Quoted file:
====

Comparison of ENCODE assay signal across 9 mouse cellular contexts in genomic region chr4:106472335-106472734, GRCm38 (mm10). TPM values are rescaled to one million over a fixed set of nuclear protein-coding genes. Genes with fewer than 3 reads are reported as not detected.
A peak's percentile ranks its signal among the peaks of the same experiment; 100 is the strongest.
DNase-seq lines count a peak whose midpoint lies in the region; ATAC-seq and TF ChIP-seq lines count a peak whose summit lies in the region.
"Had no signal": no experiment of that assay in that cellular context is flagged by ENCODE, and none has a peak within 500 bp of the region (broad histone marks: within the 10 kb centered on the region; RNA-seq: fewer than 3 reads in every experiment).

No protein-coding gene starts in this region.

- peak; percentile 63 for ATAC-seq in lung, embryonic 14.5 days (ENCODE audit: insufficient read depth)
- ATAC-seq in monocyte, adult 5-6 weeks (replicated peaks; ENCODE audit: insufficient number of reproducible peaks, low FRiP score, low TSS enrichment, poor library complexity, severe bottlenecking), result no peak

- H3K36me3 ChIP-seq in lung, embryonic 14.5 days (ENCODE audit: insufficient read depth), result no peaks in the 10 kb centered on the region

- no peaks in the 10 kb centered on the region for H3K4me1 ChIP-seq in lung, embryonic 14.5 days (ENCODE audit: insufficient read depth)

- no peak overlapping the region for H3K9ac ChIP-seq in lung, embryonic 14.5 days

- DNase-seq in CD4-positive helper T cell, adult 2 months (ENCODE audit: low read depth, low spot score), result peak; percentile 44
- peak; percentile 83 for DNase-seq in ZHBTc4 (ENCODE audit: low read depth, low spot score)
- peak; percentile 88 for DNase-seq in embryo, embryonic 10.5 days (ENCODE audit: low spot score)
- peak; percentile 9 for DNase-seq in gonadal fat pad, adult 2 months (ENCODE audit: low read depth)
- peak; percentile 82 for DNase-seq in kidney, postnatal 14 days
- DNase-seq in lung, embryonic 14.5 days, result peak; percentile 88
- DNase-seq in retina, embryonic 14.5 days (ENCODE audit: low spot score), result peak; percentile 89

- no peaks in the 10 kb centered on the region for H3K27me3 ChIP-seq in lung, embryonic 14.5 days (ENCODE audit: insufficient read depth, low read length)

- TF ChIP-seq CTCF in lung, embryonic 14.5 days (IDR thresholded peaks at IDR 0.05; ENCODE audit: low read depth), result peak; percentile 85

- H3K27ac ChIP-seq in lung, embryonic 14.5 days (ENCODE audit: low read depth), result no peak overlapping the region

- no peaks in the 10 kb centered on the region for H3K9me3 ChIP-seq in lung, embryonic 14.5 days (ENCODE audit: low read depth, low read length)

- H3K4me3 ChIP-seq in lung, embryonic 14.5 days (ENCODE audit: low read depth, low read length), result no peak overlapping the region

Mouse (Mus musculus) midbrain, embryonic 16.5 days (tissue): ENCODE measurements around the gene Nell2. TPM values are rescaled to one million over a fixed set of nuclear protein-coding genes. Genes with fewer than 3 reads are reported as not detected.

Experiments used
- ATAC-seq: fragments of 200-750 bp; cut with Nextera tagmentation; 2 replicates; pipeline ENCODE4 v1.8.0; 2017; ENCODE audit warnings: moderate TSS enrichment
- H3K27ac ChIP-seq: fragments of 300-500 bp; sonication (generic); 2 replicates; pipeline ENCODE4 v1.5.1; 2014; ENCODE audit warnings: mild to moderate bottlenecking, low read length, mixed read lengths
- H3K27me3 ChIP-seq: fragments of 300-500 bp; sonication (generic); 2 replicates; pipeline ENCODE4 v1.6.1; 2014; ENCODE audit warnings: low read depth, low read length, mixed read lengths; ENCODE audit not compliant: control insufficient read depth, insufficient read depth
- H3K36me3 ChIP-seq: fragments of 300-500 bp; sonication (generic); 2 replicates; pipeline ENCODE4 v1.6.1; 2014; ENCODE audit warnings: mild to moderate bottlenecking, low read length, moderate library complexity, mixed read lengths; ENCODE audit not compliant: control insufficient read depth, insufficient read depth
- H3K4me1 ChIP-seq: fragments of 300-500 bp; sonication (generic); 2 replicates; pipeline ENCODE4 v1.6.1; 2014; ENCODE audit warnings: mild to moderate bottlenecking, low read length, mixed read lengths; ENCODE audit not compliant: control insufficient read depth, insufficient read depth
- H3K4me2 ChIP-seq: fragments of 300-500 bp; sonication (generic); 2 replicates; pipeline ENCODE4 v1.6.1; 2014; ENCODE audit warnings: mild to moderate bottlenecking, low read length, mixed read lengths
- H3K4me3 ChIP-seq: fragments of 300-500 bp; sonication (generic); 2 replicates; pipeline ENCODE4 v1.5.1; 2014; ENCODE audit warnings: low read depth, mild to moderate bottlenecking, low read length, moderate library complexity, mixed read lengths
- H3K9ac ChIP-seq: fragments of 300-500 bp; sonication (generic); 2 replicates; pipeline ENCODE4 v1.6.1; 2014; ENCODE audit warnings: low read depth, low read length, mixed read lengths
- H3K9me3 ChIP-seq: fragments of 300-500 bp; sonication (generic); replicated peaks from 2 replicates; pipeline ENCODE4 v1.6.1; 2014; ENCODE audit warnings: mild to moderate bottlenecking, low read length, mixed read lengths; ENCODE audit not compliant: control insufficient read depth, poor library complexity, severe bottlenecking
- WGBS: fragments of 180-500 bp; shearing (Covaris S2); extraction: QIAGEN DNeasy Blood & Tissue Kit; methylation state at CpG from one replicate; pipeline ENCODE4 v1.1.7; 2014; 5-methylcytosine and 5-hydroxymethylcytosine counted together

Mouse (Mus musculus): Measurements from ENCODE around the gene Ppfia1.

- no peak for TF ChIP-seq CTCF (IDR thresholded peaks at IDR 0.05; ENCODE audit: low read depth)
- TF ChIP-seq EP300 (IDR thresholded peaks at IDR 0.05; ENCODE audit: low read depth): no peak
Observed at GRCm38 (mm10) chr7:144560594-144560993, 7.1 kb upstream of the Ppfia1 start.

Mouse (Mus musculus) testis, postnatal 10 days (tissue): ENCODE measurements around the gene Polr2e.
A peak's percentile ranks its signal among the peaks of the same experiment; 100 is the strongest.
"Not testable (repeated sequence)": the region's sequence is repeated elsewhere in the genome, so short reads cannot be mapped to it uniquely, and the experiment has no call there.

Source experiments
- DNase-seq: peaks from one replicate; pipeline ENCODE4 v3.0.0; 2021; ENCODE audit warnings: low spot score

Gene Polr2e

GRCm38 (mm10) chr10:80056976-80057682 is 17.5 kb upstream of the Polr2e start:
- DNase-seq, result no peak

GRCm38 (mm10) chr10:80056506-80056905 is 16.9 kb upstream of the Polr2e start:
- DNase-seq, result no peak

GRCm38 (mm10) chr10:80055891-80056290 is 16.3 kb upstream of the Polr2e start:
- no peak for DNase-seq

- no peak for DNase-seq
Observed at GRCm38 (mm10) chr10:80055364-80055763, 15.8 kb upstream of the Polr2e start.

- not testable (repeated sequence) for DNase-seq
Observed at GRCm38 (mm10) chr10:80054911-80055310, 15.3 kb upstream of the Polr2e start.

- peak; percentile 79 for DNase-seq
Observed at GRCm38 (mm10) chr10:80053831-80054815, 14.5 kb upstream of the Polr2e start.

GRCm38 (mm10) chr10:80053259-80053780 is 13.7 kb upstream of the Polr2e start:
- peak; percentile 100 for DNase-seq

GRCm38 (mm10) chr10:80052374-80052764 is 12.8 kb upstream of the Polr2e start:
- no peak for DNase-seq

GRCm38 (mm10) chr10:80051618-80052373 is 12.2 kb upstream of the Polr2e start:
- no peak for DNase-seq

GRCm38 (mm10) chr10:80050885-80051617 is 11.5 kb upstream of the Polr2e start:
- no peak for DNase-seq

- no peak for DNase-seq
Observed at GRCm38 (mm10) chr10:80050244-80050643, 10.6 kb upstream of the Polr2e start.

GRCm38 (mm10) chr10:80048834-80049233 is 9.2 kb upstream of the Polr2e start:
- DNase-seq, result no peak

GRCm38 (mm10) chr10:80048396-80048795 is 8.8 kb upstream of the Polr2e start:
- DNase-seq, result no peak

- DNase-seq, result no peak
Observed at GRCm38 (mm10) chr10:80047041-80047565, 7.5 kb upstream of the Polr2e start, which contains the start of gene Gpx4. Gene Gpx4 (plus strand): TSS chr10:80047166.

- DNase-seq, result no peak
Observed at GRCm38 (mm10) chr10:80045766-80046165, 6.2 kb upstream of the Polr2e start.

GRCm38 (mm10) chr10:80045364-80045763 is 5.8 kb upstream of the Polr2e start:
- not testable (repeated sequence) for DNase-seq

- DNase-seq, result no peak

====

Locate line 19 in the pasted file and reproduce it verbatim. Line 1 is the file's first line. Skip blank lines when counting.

- TF ChIP-seq CTCF in lung, embryonic 14.5 days (IDR thresholded peaks at IDR 0.05; ENCODE audit: low read depth), result peak; percentile 85